On writing about Rizal’s famous novels, National Artist for Literature Nick Joaquín wove it perfectly more than anyone could:

Rizal’s books have been so beatified, so canonized, so enshrined, that they have almost ceased to belong to literature.

Whatever the motives of a writer to produce a work of literary art —be it religious, political, emotional, nationalistic, or just for the heck of it—, the reader’s enjoyment and/or mental gain will matter the most in the end. But in our case, the Filipino is being forced to read Rizal. A work of art, no matter what nationalistic bull it symbolizes, should never be enforced to be seen nor appreciated solely for the purpose of instilling nationalism. That is why this compulsory imposition of Rizal’s works further alienates the national hero from the average Juan de la Cruz.

Rizal law

In that, the late Senator Claro M. Recto had failed. A rabid nationalist and anti-WASP, he (together with Senator José P. Laurel) authored Republic Act No. 1425, more popularly known as the Rizal Law. This law is the reason why college students have Rizal’s Life and Works as a school subject. The opening lines of the law state:

WHEREAS, today, more than any other period of our history, there is a need for a re-dedication to the ideals of freedom and nationalism for which our heroes lived and died…

It should be noted that when this law was authored, the president back then was Ramón Magsaysay. He was well-loved by the masses but was notorious against Filipino nationalists such as Recto because the latter knew that the former had the full-backing of imperialist US (via CIA agent Edward Lansdale). Overwhelmed by imperialist enemies and alarmed by the seeming apathy of the Filipino masses, Recto thought it best to bring back Rizal’s nationalist endeavors to his milieu.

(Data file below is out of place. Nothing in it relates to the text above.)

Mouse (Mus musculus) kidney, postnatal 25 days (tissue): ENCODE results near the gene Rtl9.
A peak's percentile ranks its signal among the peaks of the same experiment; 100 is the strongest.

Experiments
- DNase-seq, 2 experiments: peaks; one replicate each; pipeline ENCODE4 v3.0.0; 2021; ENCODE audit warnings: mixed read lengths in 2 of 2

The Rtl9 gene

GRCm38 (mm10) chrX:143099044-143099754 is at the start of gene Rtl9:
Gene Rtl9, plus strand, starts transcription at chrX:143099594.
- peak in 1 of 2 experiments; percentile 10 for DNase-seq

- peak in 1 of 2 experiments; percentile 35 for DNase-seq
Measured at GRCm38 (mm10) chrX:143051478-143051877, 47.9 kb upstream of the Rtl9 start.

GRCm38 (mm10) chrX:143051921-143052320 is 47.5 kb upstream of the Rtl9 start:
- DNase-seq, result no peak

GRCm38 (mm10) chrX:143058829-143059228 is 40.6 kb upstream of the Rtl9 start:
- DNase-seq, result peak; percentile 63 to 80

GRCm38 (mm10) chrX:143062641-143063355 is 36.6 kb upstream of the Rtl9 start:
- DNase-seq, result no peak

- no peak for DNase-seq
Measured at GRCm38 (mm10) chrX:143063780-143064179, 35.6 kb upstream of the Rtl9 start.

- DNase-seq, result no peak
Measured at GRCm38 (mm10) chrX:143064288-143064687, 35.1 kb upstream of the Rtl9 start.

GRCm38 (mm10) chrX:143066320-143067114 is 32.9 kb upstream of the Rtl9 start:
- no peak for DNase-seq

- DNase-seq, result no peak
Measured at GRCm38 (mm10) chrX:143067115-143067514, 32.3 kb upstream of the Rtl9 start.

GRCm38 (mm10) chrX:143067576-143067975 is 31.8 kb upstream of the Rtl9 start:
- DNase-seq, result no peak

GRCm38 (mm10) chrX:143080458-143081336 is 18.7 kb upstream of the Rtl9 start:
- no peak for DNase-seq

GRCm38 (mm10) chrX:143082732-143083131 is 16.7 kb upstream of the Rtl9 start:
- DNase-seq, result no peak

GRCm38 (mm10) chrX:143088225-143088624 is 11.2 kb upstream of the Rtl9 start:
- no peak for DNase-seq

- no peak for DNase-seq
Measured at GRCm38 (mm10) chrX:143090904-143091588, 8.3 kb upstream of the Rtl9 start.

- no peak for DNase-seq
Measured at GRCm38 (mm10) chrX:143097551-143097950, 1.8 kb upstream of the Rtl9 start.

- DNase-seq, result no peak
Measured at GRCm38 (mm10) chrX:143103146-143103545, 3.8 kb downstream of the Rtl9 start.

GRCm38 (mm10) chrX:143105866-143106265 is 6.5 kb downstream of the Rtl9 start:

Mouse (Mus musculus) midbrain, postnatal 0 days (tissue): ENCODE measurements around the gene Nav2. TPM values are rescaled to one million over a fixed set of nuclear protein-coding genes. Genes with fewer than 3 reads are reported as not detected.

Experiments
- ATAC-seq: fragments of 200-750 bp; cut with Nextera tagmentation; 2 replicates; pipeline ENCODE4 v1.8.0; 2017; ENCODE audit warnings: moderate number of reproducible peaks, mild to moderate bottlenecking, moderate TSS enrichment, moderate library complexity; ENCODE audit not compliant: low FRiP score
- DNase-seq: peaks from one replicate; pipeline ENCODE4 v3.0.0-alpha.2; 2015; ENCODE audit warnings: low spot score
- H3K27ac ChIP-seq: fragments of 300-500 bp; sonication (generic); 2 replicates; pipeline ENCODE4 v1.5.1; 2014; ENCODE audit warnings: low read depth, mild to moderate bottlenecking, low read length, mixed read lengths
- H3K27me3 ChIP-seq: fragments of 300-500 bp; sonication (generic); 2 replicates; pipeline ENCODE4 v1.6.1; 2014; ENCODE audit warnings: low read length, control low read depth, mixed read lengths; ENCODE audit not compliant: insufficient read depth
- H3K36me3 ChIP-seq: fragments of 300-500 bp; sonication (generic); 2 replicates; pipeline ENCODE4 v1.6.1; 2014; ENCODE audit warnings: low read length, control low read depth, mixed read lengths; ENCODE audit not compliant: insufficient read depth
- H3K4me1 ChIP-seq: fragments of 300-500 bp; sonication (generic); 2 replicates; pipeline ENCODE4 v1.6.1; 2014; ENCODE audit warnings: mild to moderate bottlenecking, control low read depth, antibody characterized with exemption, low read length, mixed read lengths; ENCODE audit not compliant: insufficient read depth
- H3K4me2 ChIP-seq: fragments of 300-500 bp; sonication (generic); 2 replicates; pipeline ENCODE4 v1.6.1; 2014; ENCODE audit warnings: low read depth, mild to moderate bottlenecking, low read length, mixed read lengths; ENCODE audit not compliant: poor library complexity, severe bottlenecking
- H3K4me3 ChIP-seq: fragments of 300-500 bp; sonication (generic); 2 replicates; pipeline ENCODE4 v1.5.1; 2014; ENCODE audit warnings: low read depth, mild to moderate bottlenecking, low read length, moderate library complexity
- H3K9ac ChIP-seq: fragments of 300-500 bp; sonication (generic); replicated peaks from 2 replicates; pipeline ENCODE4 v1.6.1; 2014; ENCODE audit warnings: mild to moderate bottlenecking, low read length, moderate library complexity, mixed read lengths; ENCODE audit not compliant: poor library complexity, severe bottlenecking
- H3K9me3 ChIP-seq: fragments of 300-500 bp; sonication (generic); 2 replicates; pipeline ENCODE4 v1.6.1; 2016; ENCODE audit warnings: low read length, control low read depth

Unfortunately for the nationalist senator, he was barking up the wrong tree.

To begin with, Rizal’s novels were more anti-Catholic than anti-Spanish in nature (hardly nationalist), that is why he was met with opposition from the Catholic Church. The Vincentian friar Fr. Jesús Mª Cavanna argued intelligently that the Noli Me Tangere and El Filibusterismo belonged to a different milieu and that teaching them would misrepresent current conditions. It was therefore unwise to enforce the books in schools. But all protestations were ignored. Recto won and his bill was signed into law on 12 June 1956.

A curious section in this law, the first one actually, states that:

Courses on the life, works and writings of José Rizal, particularly his novel Noli Me Tangere and El Filibusterismo, shall be included in the curricula of all schools, colleges and universities, public or private: Provided, that in the collegiate courses, the original or unexpurgated editions of the Noli Me Tangere and El Filibusterismo of their English translation shall be used as basic texts.